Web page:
It’s remarkable how bad reporting, unchallenged, can become assumed true, eventually requiring an official denial in a national paper.
Witness the case of the 8-month old piece of nationalist-patriotic wish-thinking masquerading as an article in the Times of India: Google Earth agrees to blur pix of key Indian sites. For some reason it surfaced in again a few weeks ago in an RSS feed for a news search for “Google Earth”, probably due to a misfired ping or somesuch.
When I read it, I had a sense of deja vu, and then saw the date: February 4, 2007. It turns out I had done a hatchet job on the article then that turned out to be accurate. Every subsequent data update has seen more and better imagery of India, not less — which a quick visual check of the most obvious “senstitive” Indian sites can confirm.
But this didn’t stop the popular blog Gridskipper from including the Times of India article as recent news in a post dated October 8 about censorship in Google Earth.
(Additionally, Gridskipper completely fails to grasp why some imagery is censored in Google Earth. Google buys imagery from providers. These providers are sometimes required by law to censor their imagery. Google isn’t required to buy censored imagery from these providers, but sometimes such imagery is cheap/free and/or “good enough”; over time, censored imagery has generally been replaced with uncensored imagery. The only documented exception to date: Basra, where post-war resolution imagery was replaced with pre-war imagery by Google at the request of allied forces there. In any case, the Gridskipper article does Google a disservice by attributing far more preëmption to the company regarding censorship, when in fact it has only actively censored once (and it was once too many).)
Gridskipper’s uncritical link to that Times of India article subsequently appears to have caught the eye of Matthew Kalman at the San Francisco Chronicle, who on Oct. 10 wrote a substantive article primarily concerned with the new satellite imagery of Israel. Kalman gets a Google spokesman to categorically deny that Indian imagery had been blurred:
Griffiths also denied reports that Google images of India were deliberately blurred or distorted to protect security installations in that country.
“Google does not intentionally degrade or distort image quality. However, we use the imagery that comes to us from our data suppliers, some of which includes clearly blurred or degraded imagery. For example, an airbase in the Netherlands, the vice president’s residence in Washington, D.C.,” she said.
Nul points, then, to Gridskipper and the Times of India, but kudos to the San Francisco Chronicle, not just for setting the record straight, but also for finding a voice of reason to counterbalance the hysterics in the previously linked Yediot Ahronot article, where opinionator Alex Fishman calls Google Earth “pure gold for terrorists”. Writes Kalman:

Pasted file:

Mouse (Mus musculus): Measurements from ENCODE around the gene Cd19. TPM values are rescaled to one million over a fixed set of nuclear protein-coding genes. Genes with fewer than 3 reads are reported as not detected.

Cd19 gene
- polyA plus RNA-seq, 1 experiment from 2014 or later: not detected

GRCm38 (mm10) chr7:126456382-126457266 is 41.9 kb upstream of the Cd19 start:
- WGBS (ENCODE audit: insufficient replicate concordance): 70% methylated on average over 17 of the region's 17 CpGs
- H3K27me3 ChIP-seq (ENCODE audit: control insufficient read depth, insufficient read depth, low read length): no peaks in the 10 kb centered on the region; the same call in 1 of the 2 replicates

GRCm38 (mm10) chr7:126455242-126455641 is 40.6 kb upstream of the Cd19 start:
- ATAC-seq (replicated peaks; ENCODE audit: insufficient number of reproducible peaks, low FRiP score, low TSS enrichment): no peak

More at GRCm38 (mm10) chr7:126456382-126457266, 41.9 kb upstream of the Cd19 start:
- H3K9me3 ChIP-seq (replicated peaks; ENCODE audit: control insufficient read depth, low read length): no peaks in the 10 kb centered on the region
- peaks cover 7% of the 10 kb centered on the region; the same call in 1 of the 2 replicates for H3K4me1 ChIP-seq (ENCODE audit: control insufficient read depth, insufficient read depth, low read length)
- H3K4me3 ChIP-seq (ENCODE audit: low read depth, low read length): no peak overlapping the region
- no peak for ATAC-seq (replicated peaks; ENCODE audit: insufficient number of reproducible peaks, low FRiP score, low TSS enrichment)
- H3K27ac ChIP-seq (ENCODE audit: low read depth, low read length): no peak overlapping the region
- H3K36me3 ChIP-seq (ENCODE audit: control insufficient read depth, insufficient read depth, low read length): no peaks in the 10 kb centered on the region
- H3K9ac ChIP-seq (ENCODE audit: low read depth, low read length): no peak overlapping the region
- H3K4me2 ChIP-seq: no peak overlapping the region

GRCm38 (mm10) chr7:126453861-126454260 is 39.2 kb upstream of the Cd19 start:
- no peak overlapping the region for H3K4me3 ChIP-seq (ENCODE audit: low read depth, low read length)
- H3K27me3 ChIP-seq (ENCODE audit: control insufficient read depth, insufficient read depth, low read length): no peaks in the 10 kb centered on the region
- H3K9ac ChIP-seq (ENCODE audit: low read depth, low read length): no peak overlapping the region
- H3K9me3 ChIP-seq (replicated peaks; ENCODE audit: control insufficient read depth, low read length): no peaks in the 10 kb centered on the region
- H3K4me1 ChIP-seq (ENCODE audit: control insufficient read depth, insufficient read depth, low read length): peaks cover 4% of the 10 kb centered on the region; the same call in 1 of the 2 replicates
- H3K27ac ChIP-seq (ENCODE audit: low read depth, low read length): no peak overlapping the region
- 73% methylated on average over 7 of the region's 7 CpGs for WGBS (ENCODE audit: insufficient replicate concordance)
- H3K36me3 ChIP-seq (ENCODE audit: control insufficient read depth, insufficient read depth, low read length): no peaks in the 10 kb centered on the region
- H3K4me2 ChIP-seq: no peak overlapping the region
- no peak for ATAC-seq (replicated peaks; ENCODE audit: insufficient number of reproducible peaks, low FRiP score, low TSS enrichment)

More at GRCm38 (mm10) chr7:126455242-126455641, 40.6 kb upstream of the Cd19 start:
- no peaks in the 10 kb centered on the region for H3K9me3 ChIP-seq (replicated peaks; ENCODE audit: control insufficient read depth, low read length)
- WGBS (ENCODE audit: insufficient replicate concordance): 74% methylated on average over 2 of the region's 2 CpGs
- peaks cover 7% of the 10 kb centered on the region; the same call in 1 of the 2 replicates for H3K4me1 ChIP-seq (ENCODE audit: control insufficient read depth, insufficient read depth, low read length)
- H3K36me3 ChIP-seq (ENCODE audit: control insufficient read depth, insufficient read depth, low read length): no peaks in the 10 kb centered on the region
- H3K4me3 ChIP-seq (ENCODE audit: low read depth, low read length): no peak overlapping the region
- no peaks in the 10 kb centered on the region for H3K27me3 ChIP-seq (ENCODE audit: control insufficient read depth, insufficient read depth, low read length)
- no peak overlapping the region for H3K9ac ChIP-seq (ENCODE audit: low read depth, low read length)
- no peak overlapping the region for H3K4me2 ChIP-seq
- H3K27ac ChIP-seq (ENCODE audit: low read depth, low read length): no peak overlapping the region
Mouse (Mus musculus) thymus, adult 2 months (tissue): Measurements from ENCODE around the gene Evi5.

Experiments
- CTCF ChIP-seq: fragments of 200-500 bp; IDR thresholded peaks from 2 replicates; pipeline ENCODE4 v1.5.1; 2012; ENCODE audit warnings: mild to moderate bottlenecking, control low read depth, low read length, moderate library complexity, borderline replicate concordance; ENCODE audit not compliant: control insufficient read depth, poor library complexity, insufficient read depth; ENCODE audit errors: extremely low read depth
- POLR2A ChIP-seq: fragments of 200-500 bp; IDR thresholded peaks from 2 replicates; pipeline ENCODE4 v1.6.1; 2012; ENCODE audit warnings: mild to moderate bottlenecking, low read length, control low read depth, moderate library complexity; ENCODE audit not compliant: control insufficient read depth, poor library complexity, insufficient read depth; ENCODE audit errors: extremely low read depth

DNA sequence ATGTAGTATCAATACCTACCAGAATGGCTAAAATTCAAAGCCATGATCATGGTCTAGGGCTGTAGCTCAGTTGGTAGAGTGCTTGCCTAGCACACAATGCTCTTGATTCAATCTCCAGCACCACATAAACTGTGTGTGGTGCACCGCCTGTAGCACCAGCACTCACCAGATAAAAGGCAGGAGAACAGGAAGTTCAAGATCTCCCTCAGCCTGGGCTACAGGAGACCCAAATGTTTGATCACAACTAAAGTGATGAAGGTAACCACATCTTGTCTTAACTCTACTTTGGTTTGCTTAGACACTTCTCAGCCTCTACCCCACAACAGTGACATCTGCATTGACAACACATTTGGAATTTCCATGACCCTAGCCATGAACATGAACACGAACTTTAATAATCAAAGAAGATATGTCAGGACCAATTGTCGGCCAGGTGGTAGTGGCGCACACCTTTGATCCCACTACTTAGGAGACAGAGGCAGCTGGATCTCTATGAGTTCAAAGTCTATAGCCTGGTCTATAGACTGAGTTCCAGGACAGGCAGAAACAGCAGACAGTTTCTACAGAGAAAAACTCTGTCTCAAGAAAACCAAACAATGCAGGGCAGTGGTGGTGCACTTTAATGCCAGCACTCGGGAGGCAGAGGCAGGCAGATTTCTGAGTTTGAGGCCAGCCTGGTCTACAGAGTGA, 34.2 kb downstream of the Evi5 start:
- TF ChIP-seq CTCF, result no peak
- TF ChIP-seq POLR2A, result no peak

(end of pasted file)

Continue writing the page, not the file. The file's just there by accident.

But Professor Gerald Steinberg, chairman of the political science department at Bar-Ilan University in Ramat Gan, disagrees. He says Israel has been prepared for the new Google Earth images, which he says do not endanger Israel’s security.
“Israel has had 10 years to prepare for this,” said Steinberg, who helped draft an agreement with the United States limiting satellite resolution imagery. “It was the Clinton administration’s policy to make available high-resolution imaging. Israel was granted a cushion which for clear security reasons does not put all the available information on the Internet.
“The satellite pictures were available before now to anyone with a few thousand dollars. They are not real-time pictures, and they were not taken yesterday. I don’t think this is a major change in security.”
Steinberg is clearly referring to the Kyl-Bingaman Amendment, just recently blogged here. I wonder if Steinberg is implying that the amendment’s purpose has been served, and that we can now revoke it?
My only major peeve with the SF article is this: What’s up with the use of yards as a unit measure? Even worse, what’s up with 2-meters per pixel resolution turning into “one pixel per 2.4 square yards”? That should read “one pixel per 2.2 yards”, or else “one pixel per 2.2 yards squared”, or else “one pixel per 4.8 square yards”. Innumeracy has a habit of undermining arguments.